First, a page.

A Surprisingly Simple Technique to Help Students With Anxiety

For my students who struggle with anxiety, I teach them the DARE method.

61Eztqw4CzLI confess to my teens that I came across this when I was struggling with anxiety-based-insomnia last school year. For many nights, I was unable to fall asleep until 3 or 4 most mornings. I then would have to wake up at 7am to take my son to school and go to work. At one point, I went for 6 days on 1 or 2 hours of sleep each night.

That’s around the time I came across Barry McDonagh’s book, “DARE”. It taught me, not to get rid of my anxiety, but how to work with it in a more skillful way. I use it each day and encourage my students to do the same.

So what does the DARE actually stand for?

The D is for Defuse

Most of our anxiety is future-based, where we worry and ask ourselves, “What if?” What if I can’t fall asleep tonight? What if I fail this test? What if I have an anxiety attack and pass out? What if my friend ditches me? What if my parents get divorced? What if I don’t get into a 4-year college.

The defuse is the response to the “What if?”. Answer with this question-“So what?”

What if I can’t fall asleep, so what? I can still get out of bed, go to school, and try to teach. I may not be at my best, but at least I can try.

What if I have an anxiety attack and pass out, so what? Someone will pick me up and help me.

What if I lose my friend, so what? I’ll make a new one.

What if I don’t get into Chapel Hill or Duke, so what? I’ll go to a cheaper college and have less college debt after getting the same degree.

The A is for Allow

Even after you defuse the anxiety, there will still be some residue left over. Accept it as a sensation, a part of the human experience. Remind yourself that this is natural and be willing to work with it.

The R is for Run To

The instinct is to stay in bed, vape, or isolate yourself-essentially to run away from your anxiety. But the best way to work with it is to run to it.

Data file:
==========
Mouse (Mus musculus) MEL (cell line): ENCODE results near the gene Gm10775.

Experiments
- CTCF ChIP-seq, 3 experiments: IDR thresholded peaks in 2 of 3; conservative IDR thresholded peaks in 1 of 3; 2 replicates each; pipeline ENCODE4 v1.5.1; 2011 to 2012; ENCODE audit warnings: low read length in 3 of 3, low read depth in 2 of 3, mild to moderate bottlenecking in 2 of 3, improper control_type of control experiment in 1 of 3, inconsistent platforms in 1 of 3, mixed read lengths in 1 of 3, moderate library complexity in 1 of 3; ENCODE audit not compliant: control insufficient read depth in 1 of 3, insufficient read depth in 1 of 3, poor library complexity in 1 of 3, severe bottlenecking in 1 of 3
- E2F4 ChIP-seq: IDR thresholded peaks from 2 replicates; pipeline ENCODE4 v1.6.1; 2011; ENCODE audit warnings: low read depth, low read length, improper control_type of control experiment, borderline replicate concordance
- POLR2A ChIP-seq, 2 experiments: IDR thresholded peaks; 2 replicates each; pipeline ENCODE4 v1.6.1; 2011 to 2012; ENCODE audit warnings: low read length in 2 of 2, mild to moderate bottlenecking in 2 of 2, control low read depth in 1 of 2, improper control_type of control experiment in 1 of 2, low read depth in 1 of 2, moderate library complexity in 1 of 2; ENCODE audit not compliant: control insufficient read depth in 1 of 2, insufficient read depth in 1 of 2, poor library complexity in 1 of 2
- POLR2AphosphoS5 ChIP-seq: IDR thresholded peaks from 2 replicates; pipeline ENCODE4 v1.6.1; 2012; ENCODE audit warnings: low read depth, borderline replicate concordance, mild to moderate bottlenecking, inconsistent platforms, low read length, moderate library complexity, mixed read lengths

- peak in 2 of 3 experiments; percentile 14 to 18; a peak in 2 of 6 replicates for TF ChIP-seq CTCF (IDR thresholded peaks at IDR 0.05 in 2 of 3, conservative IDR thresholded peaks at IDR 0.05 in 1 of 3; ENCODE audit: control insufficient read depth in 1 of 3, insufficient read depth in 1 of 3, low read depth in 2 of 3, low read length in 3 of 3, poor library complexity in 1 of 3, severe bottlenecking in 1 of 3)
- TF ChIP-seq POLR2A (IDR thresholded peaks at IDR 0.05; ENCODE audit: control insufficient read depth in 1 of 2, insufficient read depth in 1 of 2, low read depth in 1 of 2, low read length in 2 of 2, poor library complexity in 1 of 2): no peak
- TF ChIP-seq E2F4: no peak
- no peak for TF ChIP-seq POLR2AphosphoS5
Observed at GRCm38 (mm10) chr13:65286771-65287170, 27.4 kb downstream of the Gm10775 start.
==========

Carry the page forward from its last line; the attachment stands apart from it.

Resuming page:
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I use the example of Rocky when he faces Apollo Creed. In one of the final rounds, you can tell this underdog has been beaten up by his opponent. His eyes are nearly swollen shut. There’s blood coming from his nose and bruises forming all over his body.

He gets knocked down and the crowd thinks it’s over, but Rocky pushes him up and stands. Despite his bruises and pain, he rises and signals for Apollo to bring more punches, lunging towards his adversary. This broke guy from Philly survives all 15 rounds against the champion of the world.

It doesn’t matter if he wins or loses. He survives.

I remind my students that you don’t have to beat your anxiety. You don’t have to win the battle, but you can stay in the fight. You can run to the fear. I don’t care how big your anxiety is, you CAN go the distance.

The E is for Engage

I view the 4th step as a reward for completing the 1st 3. You engage in something you enjoy where you can be fully present. For me, it’s playing Mario Kart or Yoshi’s World on our Nintendo Switch, spending time with my family, singing to my favorite songs, or reading a book.

There’s a misconception about anxiety-you can just eliminate it. In reality, it’s not that easy. No matter how hard you try, it comes and goes.

It sucks, but it’s manageable, treatable, and it absolutely makes you stronger.

Get out of bed. Take that test. Speak up with confidence in class. Make new friends. Try something new. Play your heart out in that game.

Be brave! I DARE you. This is what I tell my students. This is also what I tell myself as a teacher.

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